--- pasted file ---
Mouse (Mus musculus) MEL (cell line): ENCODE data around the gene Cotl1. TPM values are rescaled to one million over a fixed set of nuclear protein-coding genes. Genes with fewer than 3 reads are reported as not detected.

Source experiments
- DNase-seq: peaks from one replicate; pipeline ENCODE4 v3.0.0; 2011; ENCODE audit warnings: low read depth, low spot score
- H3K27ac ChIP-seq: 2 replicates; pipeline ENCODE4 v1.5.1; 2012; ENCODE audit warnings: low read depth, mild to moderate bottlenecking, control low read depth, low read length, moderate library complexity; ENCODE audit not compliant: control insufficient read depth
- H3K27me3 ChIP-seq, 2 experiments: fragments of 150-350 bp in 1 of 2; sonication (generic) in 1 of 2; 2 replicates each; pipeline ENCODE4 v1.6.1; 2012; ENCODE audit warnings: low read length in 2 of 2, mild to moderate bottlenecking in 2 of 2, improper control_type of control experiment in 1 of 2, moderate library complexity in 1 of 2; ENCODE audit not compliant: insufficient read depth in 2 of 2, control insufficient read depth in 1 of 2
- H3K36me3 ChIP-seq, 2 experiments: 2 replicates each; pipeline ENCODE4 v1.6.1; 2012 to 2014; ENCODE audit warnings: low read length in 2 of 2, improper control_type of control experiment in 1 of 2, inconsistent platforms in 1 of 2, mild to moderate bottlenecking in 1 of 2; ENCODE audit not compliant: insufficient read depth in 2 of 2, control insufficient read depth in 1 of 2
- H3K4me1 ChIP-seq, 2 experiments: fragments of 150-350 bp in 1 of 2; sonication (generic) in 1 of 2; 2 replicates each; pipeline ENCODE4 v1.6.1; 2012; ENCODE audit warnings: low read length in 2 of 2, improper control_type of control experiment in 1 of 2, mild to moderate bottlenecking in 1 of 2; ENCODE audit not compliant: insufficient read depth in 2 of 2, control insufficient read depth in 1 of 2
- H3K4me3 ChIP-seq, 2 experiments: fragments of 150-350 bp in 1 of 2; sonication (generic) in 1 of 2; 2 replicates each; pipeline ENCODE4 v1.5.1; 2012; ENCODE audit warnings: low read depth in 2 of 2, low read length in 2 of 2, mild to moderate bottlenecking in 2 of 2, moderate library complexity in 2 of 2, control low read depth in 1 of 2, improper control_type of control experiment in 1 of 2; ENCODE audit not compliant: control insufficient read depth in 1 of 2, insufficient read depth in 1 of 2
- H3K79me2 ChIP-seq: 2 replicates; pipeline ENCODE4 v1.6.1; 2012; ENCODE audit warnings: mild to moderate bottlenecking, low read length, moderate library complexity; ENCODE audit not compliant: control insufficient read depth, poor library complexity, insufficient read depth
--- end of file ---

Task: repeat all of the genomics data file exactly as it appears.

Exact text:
Mouse (Mus musculus) MEL (cell line): ENCODE data around the gene Cotl1. TPM values are rescaled to one million over a fixed set of nuclear protein-coding genes. Genes with fewer than 3 reads are reported as not detected.

Source experiments
- DNase-seq: peaks from one replicate; pipeline ENCODE4 v3.0.0; 2011; ENCODE audit warnings: low read depth, low spot score
- H3K27ac ChIP-seq: 2 replicates; pipeline ENCODE4 v1.5.1; 2012; ENCODE audit warnings: low read depth, mild to moderate bottlenecking, control low read depth, low read length, moderate library complexity; ENCODE audit not compliant: control insufficient read depth
- H3K27me3 ChIP-seq, 2 experiments: fragments of 150-350 bp in 1 of 2; sonication (generic) in 1 of 2; 2 replicates each; pipeline ENCODE4 v1.6.1; 2012; ENCODE audit warnings: low read length in 2 of 2, mild to moderate bottlenecking in 2 of 2, improper control_type of control experiment in 1 of 2, moderate library complexity in 1 of 2; ENCODE audit not compliant: insufficient read depth in 2 of 2, control insufficient read depth in 1 of 2
- H3K36me3 ChIP-seq, 2 experiments: 2 replicates each; pipeline ENCODE4 v1.6.1; 2012 to 2014; ENCODE audit warnings: low read length in 2 of 2, improper control_type of control experiment in 1 of 2, inconsistent platforms in 1 of 2, mild to moderate bottlenecking in 1 of 2; ENCODE audit not compliant: insufficient read depth in 2 of 2, control insufficient read depth in 1 of 2
- H3K4me1 ChIP-seq, 2 experiments: fragments of 150-350 bp in 1 of 2; sonication (generic) in 1 of 2; 2 replicates each; pipeline ENCODE4 v1.6.1; 2012; ENCODE audit warnings: low read length in 2 of 2, improper control_type of control experiment in 1 of 2, mild to moderate bottlenecking in 1 of 2; ENCODE audit not compliant: insufficient read depth in 2 of 2, control insufficient read depth in 1 of 2
- H3K4me3 ChIP-seq, 2 experiments: fragments of 150-350 bp in 1 of 2; sonication (generic) in 1 of 2; 2 replicates each; pipeline ENCODE4 v1.5.1; 2012; ENCODE audit warnings: low read depth in 2 of 2, low read length in 2 of 2, mild to moderate bottlenecking in 2 of 2, moderate library complexity in 2 of 2, control low read depth in 1 of 2, improper control_type of control experiment in 1 of 2; ENCODE audit not compliant: control insufficient read depth in 1 of 2, insufficient read depth in 1 of 2
- H3K79me2 ChIP-seq: 2 replicates; pipeline ENCODE4 v1.6.1; 2012; ENCODE audit warnings: mild to moderate bottlenecking, low read length, moderate library complexity; ENCODE audit not compliant: control insufficient read depth, poor library complexity, insufficient read depth